All the time, he was shoving spoons of cereal into his mouth and grinning widely with pleasure each time he tasted it as if it was the best gourmet food in the world.  He savored every fruit loop and acknowledged the brief moment with complete absorption.

I’m sure his internal monologue was: “This is the life!”

Our little breakfast moment was not more than 20 minutes and of inconsequential impact to whether or not I get things done today.  But to him, it was an imprint that will last a lifetime – a moment that reconfirmed to him that …

I am not just here.

I am present.

The two are very different.

what unwritten rules are hindering you?

mountains-with-clouds

I recently decided to step down from a leadership role that I have held for several years outside of work. Its a decision that I mulled over for the better part of a year until it was clear that I needed to make the change.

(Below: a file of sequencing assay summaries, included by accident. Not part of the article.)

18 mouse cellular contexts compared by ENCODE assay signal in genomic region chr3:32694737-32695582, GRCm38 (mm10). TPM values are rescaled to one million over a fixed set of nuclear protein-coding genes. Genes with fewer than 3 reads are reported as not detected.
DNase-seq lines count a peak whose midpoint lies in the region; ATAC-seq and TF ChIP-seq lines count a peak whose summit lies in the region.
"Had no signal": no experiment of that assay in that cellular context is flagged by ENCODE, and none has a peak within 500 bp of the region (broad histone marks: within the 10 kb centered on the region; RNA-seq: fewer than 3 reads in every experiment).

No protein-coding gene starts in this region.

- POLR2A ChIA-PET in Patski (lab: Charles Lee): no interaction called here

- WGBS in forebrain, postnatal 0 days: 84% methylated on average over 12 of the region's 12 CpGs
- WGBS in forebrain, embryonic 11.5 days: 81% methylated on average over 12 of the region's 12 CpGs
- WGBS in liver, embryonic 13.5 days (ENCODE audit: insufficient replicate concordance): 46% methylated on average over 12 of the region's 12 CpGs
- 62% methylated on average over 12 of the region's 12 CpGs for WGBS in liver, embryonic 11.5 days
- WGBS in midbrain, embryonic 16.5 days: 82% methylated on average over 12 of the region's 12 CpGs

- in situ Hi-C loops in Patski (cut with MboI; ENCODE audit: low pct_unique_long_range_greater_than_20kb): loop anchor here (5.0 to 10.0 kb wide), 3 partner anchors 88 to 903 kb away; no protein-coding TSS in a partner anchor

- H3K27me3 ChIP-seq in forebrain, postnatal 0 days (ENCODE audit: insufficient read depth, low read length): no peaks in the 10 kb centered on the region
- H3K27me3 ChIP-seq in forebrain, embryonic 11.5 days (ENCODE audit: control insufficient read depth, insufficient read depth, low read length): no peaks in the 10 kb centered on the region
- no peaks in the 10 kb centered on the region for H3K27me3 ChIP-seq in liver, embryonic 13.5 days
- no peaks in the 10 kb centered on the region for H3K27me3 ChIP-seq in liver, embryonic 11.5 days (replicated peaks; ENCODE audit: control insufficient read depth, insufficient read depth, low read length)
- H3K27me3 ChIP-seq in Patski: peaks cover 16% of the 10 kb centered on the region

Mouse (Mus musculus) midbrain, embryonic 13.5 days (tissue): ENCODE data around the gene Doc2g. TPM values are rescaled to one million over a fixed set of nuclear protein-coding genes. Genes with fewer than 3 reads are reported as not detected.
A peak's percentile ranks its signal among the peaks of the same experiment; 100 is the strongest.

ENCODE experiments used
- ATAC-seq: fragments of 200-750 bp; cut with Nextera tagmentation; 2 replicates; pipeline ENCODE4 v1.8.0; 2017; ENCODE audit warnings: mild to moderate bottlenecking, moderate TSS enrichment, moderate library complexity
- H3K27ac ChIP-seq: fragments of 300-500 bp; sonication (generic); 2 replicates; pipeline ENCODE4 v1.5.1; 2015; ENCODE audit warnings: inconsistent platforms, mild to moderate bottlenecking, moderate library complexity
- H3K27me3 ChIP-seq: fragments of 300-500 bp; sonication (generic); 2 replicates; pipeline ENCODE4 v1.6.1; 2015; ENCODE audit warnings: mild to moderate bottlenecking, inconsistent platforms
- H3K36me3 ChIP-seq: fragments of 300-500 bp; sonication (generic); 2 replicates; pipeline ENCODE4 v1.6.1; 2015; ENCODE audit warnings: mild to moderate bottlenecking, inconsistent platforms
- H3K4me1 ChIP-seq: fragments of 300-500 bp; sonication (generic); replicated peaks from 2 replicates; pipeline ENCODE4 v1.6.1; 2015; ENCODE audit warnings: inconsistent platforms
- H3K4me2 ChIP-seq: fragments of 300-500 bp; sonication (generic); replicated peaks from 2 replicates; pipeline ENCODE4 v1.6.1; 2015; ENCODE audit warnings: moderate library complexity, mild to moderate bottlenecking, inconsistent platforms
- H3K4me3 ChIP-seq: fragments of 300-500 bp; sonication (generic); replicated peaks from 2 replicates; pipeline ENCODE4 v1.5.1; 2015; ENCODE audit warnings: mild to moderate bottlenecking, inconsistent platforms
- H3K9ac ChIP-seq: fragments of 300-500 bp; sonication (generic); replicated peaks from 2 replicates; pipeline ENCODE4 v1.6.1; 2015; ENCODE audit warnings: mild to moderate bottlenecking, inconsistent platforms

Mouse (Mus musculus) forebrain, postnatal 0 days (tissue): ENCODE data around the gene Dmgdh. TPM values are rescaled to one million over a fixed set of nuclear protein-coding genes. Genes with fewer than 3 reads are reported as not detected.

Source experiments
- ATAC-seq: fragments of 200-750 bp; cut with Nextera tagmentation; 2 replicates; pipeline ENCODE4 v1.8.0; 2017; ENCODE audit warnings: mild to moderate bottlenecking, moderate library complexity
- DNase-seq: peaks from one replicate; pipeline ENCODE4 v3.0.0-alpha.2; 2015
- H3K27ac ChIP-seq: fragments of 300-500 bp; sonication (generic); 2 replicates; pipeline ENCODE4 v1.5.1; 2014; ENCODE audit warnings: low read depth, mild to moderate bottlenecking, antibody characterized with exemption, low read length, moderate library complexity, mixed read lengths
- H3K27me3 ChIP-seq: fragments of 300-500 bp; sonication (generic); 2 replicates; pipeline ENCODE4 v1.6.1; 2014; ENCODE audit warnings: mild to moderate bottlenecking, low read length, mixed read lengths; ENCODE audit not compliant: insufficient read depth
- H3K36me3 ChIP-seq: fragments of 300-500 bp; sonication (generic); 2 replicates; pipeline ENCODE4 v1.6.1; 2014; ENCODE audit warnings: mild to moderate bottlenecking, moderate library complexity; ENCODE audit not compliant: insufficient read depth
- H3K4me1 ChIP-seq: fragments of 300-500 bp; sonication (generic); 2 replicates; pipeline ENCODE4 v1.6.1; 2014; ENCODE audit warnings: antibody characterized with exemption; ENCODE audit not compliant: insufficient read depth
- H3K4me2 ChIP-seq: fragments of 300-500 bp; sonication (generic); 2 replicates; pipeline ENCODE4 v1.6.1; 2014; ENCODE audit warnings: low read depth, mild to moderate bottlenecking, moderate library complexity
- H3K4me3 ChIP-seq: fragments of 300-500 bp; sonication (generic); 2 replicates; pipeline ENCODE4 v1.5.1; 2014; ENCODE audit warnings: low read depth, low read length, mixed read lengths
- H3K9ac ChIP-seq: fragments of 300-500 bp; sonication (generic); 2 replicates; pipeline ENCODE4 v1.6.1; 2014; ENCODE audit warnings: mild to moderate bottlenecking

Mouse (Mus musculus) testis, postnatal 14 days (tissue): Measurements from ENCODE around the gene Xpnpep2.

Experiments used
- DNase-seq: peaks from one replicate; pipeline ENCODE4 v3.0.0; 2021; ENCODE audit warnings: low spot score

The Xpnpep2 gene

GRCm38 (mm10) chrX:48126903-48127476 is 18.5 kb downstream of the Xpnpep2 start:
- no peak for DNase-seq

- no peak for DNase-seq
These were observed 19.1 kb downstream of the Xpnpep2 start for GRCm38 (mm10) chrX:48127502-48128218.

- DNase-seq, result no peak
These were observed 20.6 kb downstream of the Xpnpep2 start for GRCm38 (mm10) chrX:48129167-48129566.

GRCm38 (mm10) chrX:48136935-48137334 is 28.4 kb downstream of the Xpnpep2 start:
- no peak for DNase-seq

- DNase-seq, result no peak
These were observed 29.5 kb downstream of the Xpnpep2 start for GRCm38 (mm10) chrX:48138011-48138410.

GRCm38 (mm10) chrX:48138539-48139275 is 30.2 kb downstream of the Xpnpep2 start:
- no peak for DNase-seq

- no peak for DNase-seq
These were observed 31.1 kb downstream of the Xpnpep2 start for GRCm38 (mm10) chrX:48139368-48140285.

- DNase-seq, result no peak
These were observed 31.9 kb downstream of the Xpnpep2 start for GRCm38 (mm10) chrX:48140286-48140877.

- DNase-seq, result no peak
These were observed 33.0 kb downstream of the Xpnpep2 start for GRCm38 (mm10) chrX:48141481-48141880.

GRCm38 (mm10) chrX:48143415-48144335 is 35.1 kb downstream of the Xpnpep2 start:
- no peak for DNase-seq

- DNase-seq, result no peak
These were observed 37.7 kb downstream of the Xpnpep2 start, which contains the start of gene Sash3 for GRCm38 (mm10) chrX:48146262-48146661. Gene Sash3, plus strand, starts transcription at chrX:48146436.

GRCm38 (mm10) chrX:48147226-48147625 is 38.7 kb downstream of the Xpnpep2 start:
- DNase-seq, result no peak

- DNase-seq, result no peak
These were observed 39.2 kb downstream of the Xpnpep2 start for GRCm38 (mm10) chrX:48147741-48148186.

I took so long to come to this conclusion because I had not identified a successor for the leadership role and felt it was irresponsible of me to step down without finding one. I have been reflecting on the mental and emotional process I went through and realized that one of the key issues I was struggling with was an unwritten rule that I was following without examining whether it was still valid in my situation.

My unwritten rule needed challenging.

The unwritten rule in this case was: you cannot voluntarily step down from a position of leadership if you have not identified and trained a successor.

I have always viewed doing so as ‘dropping the ball’ and doing a dishonor to the organization I was serving.